During last week’s second grade art lesson, I introduced the element of VALUE- the relative lightness or darkness of a color.
For a hands on and visual interpretation of value, I had the kids make fingerprint value charts with their watercolors.
Then, I introduced Vincent Van Gogh, an artist whose use of value is readily apparent his works of art.
So many shades of blue in the sky and green in the trees.
The Starry Night. 1889
I always love the “oohs” and “aahs” that come when kids see Starry Night. It is a great example of how the artist uses darker shades of a color (in this case blue), to change the feeling of a painting (from day to stormy night in this case).
Then it was time for some watercolor practice. Only a small handful of kids in each class had ever used them before so I gave some basic instructions about adding water, not smashing the brushes, etc. Then, we worked on creating trees using value to add interest.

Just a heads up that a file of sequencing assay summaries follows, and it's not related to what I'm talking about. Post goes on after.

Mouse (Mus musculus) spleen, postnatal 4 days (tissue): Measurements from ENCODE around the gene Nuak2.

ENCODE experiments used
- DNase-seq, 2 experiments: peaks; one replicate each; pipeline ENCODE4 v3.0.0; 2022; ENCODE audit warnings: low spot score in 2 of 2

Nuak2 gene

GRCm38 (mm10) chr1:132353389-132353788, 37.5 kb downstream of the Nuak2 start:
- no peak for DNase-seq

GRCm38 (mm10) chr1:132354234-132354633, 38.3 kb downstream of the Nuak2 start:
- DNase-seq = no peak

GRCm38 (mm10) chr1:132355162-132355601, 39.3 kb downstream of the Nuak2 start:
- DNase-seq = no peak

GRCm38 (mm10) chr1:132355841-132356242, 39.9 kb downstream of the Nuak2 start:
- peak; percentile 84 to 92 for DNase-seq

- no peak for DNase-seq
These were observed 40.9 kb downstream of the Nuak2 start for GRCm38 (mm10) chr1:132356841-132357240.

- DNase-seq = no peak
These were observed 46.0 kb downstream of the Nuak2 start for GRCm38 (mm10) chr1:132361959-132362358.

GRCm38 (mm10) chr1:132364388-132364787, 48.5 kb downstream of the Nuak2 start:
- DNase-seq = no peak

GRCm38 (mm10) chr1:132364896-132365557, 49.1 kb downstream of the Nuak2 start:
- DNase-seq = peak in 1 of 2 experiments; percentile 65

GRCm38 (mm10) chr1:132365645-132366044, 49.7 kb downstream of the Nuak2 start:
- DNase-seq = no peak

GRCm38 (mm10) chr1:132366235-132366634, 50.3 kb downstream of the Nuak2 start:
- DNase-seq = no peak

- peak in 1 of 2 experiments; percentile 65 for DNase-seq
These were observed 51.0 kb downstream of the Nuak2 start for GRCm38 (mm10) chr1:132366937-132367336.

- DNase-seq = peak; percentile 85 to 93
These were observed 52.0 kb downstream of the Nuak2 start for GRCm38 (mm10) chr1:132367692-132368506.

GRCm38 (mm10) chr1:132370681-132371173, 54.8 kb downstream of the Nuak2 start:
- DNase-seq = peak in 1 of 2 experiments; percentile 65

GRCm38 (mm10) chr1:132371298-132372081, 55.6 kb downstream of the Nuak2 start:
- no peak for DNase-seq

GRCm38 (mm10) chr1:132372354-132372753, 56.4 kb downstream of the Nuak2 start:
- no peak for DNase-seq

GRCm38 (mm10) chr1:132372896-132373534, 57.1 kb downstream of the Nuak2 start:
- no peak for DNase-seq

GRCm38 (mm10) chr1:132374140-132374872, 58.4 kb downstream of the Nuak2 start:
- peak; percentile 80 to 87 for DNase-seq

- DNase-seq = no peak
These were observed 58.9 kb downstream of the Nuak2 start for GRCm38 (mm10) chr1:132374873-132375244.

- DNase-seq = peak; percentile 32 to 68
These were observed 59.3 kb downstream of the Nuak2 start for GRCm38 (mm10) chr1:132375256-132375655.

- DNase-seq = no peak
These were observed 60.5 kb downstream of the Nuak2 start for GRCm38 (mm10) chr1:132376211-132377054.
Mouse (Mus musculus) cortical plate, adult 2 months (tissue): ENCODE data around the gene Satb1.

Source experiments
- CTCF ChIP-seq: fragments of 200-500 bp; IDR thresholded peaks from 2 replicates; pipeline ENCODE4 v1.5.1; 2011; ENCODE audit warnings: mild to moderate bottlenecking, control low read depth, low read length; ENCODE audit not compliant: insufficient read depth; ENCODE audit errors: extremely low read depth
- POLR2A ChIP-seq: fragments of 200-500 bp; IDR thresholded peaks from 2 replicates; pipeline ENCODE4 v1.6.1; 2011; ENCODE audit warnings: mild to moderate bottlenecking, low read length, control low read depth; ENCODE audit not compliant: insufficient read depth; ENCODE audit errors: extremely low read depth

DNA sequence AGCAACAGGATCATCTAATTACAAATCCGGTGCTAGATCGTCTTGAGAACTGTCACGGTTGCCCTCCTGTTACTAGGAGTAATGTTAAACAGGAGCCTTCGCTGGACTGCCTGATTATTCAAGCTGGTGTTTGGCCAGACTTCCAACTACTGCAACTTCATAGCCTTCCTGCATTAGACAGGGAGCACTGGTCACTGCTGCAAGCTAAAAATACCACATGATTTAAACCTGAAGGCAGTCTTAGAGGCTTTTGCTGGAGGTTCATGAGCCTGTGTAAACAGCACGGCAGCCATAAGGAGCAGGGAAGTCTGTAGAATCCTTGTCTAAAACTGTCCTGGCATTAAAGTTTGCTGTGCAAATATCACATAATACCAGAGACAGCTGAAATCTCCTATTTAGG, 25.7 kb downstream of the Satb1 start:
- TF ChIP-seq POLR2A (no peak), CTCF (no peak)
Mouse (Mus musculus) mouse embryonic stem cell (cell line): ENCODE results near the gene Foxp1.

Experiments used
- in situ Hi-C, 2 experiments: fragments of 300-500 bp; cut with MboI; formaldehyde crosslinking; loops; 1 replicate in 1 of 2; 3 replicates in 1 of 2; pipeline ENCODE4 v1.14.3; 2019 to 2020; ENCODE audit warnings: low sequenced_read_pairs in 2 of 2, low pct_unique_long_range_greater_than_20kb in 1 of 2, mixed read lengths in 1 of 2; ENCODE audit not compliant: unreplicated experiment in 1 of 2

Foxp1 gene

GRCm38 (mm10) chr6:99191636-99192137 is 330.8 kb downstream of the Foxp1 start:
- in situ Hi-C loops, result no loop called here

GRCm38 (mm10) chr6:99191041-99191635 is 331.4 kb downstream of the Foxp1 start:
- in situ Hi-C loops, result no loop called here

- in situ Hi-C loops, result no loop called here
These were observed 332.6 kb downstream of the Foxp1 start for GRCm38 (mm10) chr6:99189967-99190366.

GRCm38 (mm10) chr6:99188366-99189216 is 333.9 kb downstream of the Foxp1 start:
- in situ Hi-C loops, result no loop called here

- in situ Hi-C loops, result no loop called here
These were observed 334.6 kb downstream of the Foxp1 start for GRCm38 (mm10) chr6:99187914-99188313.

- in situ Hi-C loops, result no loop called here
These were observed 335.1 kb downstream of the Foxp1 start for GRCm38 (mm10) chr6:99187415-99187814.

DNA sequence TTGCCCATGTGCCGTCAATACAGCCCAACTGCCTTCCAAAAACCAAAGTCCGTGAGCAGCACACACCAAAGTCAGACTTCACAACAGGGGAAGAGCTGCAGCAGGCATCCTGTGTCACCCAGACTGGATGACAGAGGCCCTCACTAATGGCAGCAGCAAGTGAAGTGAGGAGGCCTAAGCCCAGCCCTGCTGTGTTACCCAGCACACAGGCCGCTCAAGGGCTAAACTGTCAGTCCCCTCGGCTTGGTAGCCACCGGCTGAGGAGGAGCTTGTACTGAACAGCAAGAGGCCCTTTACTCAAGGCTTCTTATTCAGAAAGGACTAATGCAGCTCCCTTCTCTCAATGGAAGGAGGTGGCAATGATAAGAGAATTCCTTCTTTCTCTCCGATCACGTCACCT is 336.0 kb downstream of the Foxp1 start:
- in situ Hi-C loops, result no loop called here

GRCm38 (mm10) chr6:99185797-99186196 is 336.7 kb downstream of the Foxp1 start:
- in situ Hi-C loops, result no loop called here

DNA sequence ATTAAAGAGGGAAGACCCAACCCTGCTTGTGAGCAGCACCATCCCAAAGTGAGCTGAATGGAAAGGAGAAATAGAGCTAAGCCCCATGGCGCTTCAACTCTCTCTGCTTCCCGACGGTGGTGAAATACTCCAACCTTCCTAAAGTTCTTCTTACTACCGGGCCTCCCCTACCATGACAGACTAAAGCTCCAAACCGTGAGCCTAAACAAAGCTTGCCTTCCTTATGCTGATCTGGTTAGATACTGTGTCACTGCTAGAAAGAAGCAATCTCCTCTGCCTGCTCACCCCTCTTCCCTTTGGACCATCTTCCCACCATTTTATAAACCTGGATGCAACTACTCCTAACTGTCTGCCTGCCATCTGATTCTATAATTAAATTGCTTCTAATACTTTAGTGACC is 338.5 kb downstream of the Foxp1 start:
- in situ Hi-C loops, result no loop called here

The final art project was to create a watercolor landscape, once again using value to create interest, depth and detail.
Even the most rowdy of the kids were quietly engrossed in painting while classical music softly played in the background.
Creativity was flowing, self confidence was building.
The serenity of the scene reminded me once again that keeping art education in the public schools is so important.